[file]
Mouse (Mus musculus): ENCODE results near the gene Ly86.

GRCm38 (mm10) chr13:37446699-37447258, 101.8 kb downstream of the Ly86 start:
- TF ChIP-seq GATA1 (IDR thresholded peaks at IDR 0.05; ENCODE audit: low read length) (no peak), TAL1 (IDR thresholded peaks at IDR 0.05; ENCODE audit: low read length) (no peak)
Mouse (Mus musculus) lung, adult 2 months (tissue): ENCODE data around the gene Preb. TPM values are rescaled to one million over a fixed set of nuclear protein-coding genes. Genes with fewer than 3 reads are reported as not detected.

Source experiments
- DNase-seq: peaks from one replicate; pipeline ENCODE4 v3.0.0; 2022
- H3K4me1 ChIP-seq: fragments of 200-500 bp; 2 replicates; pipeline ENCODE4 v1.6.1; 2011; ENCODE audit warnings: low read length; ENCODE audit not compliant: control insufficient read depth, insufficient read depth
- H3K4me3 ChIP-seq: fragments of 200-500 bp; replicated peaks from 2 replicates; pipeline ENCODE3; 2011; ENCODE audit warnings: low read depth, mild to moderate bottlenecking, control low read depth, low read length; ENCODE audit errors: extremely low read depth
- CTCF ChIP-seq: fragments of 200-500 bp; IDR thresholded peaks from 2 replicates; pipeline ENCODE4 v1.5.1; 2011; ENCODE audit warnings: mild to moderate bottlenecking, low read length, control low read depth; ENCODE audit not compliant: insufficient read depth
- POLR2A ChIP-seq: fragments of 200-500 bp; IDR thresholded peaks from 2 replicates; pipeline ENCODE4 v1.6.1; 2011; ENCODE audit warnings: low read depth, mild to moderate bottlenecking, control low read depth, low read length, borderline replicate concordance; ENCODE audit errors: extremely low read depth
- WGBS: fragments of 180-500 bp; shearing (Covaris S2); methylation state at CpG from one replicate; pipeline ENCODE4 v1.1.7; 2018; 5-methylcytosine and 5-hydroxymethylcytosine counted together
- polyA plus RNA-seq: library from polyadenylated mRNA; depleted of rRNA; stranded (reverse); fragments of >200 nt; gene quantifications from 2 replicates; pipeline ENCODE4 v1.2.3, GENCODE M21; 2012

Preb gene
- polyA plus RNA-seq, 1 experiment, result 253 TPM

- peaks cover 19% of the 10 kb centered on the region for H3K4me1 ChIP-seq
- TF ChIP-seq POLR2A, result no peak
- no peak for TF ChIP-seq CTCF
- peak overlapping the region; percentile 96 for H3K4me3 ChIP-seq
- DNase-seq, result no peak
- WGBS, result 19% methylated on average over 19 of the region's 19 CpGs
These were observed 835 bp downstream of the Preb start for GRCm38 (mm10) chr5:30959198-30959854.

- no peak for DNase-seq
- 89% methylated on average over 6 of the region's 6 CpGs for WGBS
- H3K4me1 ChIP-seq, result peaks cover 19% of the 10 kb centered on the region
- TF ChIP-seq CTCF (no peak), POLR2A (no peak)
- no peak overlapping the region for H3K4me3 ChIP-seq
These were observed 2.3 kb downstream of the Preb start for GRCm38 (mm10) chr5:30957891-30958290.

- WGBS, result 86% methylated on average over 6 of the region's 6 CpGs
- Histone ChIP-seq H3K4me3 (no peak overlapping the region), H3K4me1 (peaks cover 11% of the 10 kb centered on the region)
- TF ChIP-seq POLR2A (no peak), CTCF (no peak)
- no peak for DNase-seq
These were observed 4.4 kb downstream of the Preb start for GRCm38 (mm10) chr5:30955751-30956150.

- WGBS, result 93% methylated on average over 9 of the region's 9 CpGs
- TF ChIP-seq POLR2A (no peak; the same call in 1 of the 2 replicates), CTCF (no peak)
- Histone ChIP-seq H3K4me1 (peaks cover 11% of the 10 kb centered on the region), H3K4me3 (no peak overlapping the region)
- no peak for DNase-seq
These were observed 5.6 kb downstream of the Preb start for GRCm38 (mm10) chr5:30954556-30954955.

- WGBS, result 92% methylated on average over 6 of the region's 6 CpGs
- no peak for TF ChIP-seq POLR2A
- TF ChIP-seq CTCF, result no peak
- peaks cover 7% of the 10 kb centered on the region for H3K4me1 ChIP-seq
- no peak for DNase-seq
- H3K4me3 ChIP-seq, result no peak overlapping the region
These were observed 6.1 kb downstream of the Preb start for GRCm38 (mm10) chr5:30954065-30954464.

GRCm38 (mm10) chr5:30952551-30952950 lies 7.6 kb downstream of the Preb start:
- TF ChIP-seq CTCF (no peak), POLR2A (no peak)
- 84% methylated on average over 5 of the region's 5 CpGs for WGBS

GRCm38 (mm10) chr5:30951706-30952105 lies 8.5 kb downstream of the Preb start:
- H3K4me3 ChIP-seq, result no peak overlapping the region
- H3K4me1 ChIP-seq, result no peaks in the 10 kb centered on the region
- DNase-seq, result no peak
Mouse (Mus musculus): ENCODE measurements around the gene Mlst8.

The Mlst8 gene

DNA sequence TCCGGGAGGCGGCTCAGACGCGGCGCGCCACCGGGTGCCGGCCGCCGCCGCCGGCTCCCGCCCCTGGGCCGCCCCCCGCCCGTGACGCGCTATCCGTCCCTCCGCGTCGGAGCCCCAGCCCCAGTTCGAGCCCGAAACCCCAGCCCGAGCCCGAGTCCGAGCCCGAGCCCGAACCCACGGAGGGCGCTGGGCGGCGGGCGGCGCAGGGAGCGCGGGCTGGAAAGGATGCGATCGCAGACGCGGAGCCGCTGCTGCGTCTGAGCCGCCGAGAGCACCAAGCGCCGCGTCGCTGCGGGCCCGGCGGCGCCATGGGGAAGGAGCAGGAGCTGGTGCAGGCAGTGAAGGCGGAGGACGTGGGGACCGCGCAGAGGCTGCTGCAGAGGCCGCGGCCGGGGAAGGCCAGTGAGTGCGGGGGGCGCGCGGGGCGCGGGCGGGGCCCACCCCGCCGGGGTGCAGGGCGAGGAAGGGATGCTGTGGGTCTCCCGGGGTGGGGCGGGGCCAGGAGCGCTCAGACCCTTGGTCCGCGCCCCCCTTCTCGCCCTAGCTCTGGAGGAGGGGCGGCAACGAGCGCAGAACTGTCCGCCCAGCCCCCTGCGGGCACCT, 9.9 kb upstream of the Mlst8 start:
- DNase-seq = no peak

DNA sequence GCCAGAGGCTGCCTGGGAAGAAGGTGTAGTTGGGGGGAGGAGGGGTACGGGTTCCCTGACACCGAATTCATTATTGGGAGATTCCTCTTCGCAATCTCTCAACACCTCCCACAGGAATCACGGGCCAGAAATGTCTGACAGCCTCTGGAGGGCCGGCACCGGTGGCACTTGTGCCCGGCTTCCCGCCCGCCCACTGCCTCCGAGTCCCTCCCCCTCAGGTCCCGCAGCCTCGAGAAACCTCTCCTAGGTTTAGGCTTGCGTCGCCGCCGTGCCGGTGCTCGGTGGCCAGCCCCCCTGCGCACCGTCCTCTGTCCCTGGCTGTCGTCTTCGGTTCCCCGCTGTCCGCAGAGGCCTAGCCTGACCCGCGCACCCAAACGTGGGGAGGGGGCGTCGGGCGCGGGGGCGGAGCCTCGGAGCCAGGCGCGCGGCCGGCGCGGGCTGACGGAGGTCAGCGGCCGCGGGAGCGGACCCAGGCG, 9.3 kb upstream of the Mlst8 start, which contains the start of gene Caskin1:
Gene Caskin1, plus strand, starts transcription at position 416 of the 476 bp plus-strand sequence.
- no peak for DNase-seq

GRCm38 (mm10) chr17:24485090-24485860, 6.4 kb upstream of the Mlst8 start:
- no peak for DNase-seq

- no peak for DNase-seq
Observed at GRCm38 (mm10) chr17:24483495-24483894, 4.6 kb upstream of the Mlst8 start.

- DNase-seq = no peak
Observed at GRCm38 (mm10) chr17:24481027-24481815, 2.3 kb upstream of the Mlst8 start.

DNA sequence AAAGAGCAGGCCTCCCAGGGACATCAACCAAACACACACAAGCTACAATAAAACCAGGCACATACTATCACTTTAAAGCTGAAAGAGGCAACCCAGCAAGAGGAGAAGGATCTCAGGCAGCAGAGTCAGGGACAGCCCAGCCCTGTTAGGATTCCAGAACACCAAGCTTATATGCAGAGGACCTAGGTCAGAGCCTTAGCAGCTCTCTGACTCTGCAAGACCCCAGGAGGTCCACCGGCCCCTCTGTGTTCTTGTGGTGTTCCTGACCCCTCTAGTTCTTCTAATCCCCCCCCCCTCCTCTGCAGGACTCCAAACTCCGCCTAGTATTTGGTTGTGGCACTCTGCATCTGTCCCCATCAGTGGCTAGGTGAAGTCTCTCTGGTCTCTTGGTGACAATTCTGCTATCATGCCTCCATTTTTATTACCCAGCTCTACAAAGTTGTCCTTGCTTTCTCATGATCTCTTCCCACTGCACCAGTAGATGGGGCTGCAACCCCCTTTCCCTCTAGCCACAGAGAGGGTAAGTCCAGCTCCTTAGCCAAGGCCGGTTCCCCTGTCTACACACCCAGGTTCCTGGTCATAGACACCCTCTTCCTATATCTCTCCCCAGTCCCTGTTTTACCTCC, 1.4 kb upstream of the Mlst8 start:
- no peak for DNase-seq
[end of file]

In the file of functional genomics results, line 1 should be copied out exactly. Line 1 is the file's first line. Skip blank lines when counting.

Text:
Mouse (Mus musculus): ENCODE results near the gene Ly86.